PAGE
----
Accident Avoiding System For Cutting Machine

The aim of our project Accident Avoiding System For Cutting Machine is to take a system-wide approach to preventing the machine accident. The system includes not just the machine and the operator; but rather, it includes everything from the initial design of the machine to the training of everyone that is responsible for any aspect of it, to the documentation of all changes, to regular safety audits and a finally a corporate culture of safety-first.
Design is the part of a machine’s life where the greatest impact can be made in relation to avoiding accidents. The designer should ensure that the machine is safe to set up and operate, safe to install, safe to maintain, safe to repair, and safe to decommission.
Although safe operation is usually at the forefront of a designer’s mind, safe maintenance and repair should also be a high priority. Around 50% of fatal accidents involving industrial equipment are associated with maintenance activities, and design is a contributory factor in some 32% of these fatalities.
In our project the IR sensors are used to avoiding the accident. The system automatically stops, when the IR sensor detecting the any parts of the operating inside the machine.
The designer should make the machine as reliable as reasonably possible to minimize the maintenance requirement and allow for long intervals between routine maintenance tasks. It is also important to design the machine and its control system so that maintenance can be carried out safely.
For example, hold-to-run controls can be installed that allow a machine to be run at a reduced speed, or removable tool holders can be used so that sharp blades can be replaced on a workbench instead of in a difficult position inside a machine. In addition, operators and maintenance technicians must be discouraged from bypassing safety equipment.
Safety components are often designed to interrupt processes in the event of a fault and will have an impact on machine availability. In order to minimize this effect – and the temptation to interfere with the safety circuits – high-reliability, safety components should be specified so as to keep the number of nuisance faults at a minimum.
Designing safety into a new machine is important, but it has to be remembered that the vast majority of machines do not remain unaltered, with unchanged operating procedures, for their entire lifetime.

Modifications are almost inevitable and working practices can evolve or be deliberately revised by managers in an attempt to improve throughput. Any changes made to the machine or the way it is operated also changes the original risk assessment. Research has shown that a significant number of industrial accidents result from uncontrolled changes. It is usually via a complex sequence of events that a change leads to an accident.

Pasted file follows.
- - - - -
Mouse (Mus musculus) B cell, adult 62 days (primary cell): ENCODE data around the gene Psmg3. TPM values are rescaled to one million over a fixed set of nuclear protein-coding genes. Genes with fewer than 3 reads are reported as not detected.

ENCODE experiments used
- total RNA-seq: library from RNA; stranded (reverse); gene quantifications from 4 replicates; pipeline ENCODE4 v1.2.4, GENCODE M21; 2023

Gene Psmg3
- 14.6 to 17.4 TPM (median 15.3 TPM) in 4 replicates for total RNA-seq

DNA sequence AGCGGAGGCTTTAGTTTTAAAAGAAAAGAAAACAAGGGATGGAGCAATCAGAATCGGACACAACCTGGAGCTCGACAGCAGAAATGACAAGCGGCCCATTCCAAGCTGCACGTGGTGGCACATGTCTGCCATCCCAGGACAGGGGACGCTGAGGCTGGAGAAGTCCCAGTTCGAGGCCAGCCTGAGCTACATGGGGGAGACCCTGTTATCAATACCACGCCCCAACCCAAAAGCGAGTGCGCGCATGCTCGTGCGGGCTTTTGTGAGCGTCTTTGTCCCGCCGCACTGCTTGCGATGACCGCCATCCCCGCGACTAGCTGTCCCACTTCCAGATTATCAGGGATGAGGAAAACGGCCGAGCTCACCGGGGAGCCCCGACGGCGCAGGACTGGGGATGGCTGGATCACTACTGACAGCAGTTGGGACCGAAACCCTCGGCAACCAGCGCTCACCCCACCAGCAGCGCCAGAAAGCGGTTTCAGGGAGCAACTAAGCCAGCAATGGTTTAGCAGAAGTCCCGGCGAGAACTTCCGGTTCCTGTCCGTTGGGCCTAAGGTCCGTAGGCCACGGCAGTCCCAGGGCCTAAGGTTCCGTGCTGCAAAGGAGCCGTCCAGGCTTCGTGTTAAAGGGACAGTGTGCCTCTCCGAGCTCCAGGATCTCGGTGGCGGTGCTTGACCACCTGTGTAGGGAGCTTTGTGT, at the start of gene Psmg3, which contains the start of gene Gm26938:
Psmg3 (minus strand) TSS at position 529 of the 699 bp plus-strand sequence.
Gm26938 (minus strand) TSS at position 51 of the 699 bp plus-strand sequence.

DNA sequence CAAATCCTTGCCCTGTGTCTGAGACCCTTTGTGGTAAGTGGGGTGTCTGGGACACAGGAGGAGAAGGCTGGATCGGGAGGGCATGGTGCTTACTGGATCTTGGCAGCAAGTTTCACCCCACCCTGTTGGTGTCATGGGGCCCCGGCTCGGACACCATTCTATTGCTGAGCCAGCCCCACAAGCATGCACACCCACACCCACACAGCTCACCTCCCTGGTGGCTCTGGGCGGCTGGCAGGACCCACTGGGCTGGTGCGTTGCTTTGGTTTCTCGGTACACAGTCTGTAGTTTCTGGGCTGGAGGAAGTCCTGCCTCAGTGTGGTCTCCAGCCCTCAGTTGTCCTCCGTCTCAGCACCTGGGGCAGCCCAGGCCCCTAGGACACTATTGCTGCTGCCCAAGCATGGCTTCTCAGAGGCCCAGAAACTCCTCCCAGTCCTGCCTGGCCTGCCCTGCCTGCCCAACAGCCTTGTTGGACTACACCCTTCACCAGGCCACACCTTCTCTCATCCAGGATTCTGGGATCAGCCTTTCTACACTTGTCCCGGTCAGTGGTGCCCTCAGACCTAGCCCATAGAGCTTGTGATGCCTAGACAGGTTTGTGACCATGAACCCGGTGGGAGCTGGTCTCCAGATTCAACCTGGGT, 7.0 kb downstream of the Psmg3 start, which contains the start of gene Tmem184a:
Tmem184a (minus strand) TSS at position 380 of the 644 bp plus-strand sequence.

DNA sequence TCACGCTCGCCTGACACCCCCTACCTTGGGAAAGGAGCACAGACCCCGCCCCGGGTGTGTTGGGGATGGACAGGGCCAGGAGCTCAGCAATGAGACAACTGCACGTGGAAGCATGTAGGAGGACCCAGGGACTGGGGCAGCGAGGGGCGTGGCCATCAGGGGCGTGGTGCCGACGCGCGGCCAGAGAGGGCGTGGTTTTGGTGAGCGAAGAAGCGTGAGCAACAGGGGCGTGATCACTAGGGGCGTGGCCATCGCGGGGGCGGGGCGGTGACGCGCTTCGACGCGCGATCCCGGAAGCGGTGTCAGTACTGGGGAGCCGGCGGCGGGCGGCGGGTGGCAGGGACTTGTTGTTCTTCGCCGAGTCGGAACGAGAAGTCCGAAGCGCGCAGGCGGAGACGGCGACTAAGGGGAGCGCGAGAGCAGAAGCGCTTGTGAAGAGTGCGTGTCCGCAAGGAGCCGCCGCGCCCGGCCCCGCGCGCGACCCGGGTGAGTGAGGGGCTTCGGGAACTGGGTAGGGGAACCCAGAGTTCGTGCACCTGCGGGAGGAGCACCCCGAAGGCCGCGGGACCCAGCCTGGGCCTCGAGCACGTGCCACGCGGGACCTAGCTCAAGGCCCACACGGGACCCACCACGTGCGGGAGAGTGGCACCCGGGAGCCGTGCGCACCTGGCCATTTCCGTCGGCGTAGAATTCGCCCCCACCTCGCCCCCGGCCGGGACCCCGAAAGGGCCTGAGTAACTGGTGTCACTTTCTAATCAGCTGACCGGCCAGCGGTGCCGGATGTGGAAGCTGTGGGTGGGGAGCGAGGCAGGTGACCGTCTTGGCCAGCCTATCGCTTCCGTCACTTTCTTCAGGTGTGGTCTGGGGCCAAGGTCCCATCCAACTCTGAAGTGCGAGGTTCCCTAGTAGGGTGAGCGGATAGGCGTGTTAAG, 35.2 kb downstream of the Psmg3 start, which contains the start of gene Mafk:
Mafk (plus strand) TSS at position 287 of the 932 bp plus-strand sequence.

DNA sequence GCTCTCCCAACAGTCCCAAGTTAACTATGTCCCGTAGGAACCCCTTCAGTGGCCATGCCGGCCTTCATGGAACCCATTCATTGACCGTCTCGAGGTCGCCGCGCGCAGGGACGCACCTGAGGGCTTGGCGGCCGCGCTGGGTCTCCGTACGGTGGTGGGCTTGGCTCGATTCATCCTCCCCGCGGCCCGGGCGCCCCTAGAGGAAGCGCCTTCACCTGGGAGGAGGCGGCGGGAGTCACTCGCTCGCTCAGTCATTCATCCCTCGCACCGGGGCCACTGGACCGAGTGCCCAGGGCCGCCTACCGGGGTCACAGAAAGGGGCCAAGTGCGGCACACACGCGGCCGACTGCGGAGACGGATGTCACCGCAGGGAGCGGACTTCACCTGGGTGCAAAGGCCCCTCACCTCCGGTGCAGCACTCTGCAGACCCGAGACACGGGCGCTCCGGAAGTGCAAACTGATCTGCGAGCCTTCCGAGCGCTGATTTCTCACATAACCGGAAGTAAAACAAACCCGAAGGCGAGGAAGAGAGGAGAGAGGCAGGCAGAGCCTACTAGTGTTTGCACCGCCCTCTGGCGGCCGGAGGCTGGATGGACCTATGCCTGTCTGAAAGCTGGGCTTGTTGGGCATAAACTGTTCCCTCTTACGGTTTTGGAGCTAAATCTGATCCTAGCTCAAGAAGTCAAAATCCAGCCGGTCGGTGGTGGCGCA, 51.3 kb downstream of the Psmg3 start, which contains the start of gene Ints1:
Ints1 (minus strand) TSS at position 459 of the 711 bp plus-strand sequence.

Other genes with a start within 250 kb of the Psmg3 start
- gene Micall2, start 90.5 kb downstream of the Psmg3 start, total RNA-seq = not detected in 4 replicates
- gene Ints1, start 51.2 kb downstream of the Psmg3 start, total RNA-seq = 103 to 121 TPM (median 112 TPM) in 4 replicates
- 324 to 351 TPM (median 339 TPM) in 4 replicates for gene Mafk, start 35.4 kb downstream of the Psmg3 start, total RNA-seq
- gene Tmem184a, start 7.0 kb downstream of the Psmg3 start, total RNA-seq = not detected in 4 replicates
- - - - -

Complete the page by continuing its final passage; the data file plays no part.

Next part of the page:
Clearly, it is necessary to ensure that machinery and operating procedures are fully documented. Even if a machine and its associated safety systems are all properly designed and documented, it is vital that the machine is monitored during installation, commissioning and first-off production. Often it is necessary to make small changes during any or all of these stages.
It is imperative that any proposed change is first subjected to a rigorous risk assessment, and any changes that are implemented must be fully documented. After production has commenced, a further review should take place to make certain that no further changes have been made. Note also that “no further changes” also refers to the raw materials or components that are being processed by the machine. Audits should be undertaken on a regular basis to check that the machine and operating procedures are still in the documented state.
Furthermore, functional audits should also be carried out on the machinery safety systems. Often the components in a safety control system are only used in the event of an emergency, which can make them very difficult to test. Nonetheless, these systems should be tested at regularly scheduled intervals.
Safety field buses such as AS-I Safety At Work (AsiSafe) and Profisafe can support intelligent field devices able to perform self-monitoring functions and transmit diagnostic data to a central controller that can alert the machine operator prior to the failure becoming an unacceptable risk.
Education and training is another aspect of the company-wide approach to machinery safety. Increasingly complex modern machinery makes education and training ever more important. There are new standards and regulations with which companies must comply. On-the-job experience may have sufficed in the past, but this is unlikely to be acceptable in the future.
Obviously training for machine operators and maintenance technicians is a requirement, but there is also an important need for more general education of the workforce and management in order to generate a safety-first corporate culture.

Accident Avoiding System For Cutting Machine2
All Heavy Cutting Machine
All Ramming Machine
In all Foundries
In all Machine Shop
All the industries

This system is more safety to the operator
Simple type of automatic accident avoiding system
Quick in response
Simple in construction
It is very useful in all industries

The addition cost is required (sensor, Control Unit cost)

Accident Avoiding System For Cutting Machine3